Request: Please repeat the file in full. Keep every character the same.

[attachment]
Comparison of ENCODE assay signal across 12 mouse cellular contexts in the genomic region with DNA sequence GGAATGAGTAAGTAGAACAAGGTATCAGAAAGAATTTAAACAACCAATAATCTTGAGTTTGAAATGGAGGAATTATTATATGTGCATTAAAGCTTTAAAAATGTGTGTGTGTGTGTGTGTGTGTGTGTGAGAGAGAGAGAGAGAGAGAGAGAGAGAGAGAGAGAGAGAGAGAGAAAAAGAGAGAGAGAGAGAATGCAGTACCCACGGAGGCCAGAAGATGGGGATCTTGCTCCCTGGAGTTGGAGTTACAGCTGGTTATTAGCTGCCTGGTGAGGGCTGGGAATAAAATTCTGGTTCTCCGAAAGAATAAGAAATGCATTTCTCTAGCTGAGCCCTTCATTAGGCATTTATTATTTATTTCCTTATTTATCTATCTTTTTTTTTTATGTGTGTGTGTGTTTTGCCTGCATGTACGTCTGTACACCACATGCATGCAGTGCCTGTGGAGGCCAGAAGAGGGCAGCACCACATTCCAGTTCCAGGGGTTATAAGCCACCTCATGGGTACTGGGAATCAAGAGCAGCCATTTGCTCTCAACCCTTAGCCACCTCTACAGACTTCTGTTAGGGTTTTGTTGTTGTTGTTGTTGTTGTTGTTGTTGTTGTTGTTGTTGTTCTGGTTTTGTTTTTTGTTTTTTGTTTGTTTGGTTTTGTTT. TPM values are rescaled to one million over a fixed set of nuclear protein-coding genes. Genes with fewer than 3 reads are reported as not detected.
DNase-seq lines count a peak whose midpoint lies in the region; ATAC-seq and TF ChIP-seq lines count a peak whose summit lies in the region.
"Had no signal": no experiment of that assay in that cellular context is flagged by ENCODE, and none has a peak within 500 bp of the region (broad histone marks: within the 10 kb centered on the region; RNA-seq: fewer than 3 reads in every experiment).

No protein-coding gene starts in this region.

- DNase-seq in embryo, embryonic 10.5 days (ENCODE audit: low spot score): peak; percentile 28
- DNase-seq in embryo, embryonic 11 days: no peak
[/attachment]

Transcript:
Comparison of ENCODE assay signal across 12 mouse cellular contexts in the genomic region with DNA sequence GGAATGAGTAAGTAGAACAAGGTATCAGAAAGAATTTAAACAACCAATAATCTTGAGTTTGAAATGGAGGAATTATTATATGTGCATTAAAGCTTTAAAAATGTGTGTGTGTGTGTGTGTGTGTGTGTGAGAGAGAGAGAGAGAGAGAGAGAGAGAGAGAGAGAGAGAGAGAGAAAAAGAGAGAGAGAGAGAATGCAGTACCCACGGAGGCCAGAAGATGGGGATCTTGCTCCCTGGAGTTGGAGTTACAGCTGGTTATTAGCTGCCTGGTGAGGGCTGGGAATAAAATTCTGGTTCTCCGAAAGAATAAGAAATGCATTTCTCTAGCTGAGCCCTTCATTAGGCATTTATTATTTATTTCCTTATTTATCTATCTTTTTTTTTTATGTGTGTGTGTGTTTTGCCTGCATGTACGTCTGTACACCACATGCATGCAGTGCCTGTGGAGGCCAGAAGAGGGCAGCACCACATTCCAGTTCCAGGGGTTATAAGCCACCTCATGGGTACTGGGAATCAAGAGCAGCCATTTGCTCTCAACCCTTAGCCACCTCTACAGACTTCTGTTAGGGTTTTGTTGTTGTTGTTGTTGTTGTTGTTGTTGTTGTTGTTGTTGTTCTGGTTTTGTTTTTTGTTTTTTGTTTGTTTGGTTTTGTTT. TPM values are rescaled to one million over a fixed set of nuclear protein-coding genes. Genes with fewer than 3 reads are reported as not detected.
DNase-seq lines count a peak whose midpoint lies in the region; ATAC-seq and TF ChIP-seq lines count a peak whose summit lies in the region.
"Had no signal": no experiment of that assay in that cellular context is flagged by ENCODE, and none has a peak within 500 bp of the region (broad histone marks: within the 10 kb centered on the region; RNA-seq: fewer than 3 reads in every experiment).

No protein-coding gene starts in this region.

- DNase-seq in embryo, embryonic 10.5 days (ENCODE audit: low spot score): peak; percentile 28
- DNase-seq in embryo, embryonic 11 days: no peak